On Harry and Paul’s Story of the Twos (BBC 2, Sunday), there was a particularly cruel sketch in which Paul Whitehouse gave Harry Enfield a Paxman-style grilling as to whether he felt bitter that his comedy series had never won a Bafta award whereas its big rival The Fast Show (featuring, inter alia, one Paul Whitehouse) had won lots and lots and lots. The more Enfield tried to deny that it had bothered him, the more Whitehouse pressed him to admit that it had.
But the real victim of the joke, as it would turn out this week, was not Enfield but The Fast Show. Its first episode in years — revived as part of BBC2’s 50th anniversary celebrations — was so embarrassingly bad that it made you wonder why any awards committee might ever have considered it worthy of notice. Riding a bicycle is like making love to a beautiful woman? Nope. Monkfish? Never was funny, I remember that. Ted and Ralph? Really could have been a hell of a lot better.
Then we got to the sketch featuring the rude, suntanned South African cosmetics saleswoman played by Arabella Weir. A woman in a wheelchair tried to buy some scent. Rude South African woman explained, in so many words, that the disabled were non-people for whom attempts at self-enhancement were a complete waste of time. The woman in the wheelchair took umbrage and called her out on her vile bigotry…
And at that point, I’m afraid, I simply couldn’t bear to watch any longer. What deep and telling observational truth, exactly, was this sketch trying to impart? That white South Africans are rude and hateful? That disabled people are horribly discriminated against? That our attitudes to disability, these days, are so thoroughly enlightened and marvellous that we should all give ourselves a big congratulatory group hug?
The Story of the Twos, on the other hand, was pure comedy genius throughout. It was so good, in fact, that it threatened to undermine its own satirical thesis, viz: BBC2 is a pseudo-intellectual ghetto run by a bunch of pretentious Oxbridge tossers who’ve spent the past five decades being wildly overpraised for dreary tosh like I, Claudius and The Old Grey Whistle Test and for desperately unfunny comedy such as Monty Python and Harry and Paul. After all, if the tossers were that useless, how come one of them had the nous and courage to commission something as fearlessly iconoclastic and un-PC as this?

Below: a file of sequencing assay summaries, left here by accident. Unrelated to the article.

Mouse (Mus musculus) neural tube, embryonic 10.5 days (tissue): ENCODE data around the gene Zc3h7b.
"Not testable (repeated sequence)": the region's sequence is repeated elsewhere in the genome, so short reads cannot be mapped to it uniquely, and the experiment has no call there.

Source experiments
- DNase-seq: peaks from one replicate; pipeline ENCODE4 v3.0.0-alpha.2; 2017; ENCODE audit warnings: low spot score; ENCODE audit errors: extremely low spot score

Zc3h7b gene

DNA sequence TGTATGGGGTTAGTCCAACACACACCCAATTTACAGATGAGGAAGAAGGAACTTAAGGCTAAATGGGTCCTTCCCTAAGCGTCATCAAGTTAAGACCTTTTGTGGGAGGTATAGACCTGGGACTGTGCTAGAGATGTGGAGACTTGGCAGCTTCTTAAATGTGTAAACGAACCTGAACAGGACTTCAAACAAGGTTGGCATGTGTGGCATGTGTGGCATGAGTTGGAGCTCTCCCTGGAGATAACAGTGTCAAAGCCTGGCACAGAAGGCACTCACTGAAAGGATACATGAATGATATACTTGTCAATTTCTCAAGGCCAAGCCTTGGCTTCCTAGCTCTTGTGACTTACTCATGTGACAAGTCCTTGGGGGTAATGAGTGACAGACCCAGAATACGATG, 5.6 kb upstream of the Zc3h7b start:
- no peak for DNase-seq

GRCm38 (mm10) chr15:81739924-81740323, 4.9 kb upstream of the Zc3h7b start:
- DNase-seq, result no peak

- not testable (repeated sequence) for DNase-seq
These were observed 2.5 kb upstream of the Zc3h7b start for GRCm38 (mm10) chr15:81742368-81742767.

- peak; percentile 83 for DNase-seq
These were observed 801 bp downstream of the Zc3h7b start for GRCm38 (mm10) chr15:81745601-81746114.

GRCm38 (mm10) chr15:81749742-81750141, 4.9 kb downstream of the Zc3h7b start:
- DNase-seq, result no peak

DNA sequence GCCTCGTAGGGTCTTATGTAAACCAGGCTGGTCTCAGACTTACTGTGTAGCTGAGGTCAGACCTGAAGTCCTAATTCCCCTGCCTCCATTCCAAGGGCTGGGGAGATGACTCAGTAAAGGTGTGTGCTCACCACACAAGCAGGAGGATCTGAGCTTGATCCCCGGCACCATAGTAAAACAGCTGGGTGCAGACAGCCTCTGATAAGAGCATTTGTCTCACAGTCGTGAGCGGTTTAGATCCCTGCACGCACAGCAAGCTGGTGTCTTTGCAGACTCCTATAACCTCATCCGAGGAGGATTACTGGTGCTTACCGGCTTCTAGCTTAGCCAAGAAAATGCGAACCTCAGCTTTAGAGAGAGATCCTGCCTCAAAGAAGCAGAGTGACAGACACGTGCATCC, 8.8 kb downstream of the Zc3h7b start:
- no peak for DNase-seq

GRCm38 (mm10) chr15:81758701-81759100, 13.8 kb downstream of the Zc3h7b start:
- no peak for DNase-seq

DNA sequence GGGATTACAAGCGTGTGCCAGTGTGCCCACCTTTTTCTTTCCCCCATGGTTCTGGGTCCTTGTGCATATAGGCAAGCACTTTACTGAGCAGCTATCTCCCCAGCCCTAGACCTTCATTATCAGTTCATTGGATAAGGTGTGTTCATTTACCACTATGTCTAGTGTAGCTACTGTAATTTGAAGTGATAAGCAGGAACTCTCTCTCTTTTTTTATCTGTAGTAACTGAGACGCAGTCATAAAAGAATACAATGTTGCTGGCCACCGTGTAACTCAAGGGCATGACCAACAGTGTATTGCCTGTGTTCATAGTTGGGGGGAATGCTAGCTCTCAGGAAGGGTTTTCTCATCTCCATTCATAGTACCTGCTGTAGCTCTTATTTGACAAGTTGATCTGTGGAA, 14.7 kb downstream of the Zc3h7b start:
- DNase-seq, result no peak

I remember as a child being awestruck by The Old Grey Whistle Test. Could the world of adults really be that tedious? Apparently yes, according to Harry and Paul’s delicious spoof, quoting talking head Johnny Cambridge-Oxford. ‘When they came up to me and said, “Can we have a happening music show for BBC Two,” I said, “No. I want something dull.”’ The result? The Old Grey Wrinkled Testicle, whose series highlight was the memorable episode when a prog-rock guitarist actually died of boredom in the middle of a lengthy solo.
As for I, Claudius — or ‘One Clavdivs’, as they renamed it, in honour of the title sequence with the snake and the mosaic — it was just a bunch of actorly luvvies spouting off in self-consciously theatrical style about incest, murder and revenge while at any moment you expected to see Frankie Howerd wander on from the Up Pompeii set next door.
Its boldest move, though, was its version of The Great War (‘Episode 46: A Christmas Truce’). Harry and Paul appeared as a range of eyewitness characters: Private Harry Tibbs, 1st Battalion, Devonshires, with his incomprehensible rustic accent; pukka, moustachioed Lieutenant Rajiv Shrandi of the 2nd Rajput Cavalry (‘We were chatting away to these German scallywags and one of them is touching me on the face and hands. I don’t think he’d ever seen a dusky fellow before…’); Lieutenant Hans Schulman, 6th Bavarian Reserve Division (‘We vere so starved of ze fairer sex. And because zeese Highlanders vore skirts I observed some of my men acquiring ze trouser tents. Zis I vished to discourage so I improvised a game of fussball…’).
Like so many of the best Harry and Paul sketches, it combined superb acting, a take-it-or-leave-it understatedness (respectful of the viewer’s intelligence) and a shrewd eye for detail. Everything about this spoof was exactly right and perfectly judged: the accents, the cut of the veterans’ ill-fitting suits, the antimacassars on their armchairs… It sent up the programme and the period, yet simultaneously cherished it. No wonder Bafta has never given their series an award: these are the kind of subtleties that resonate with middle-aged, middle-class viewers out here in real Britain but which go whoosh over the bien-pensant metropolitan chattering classes’ heads.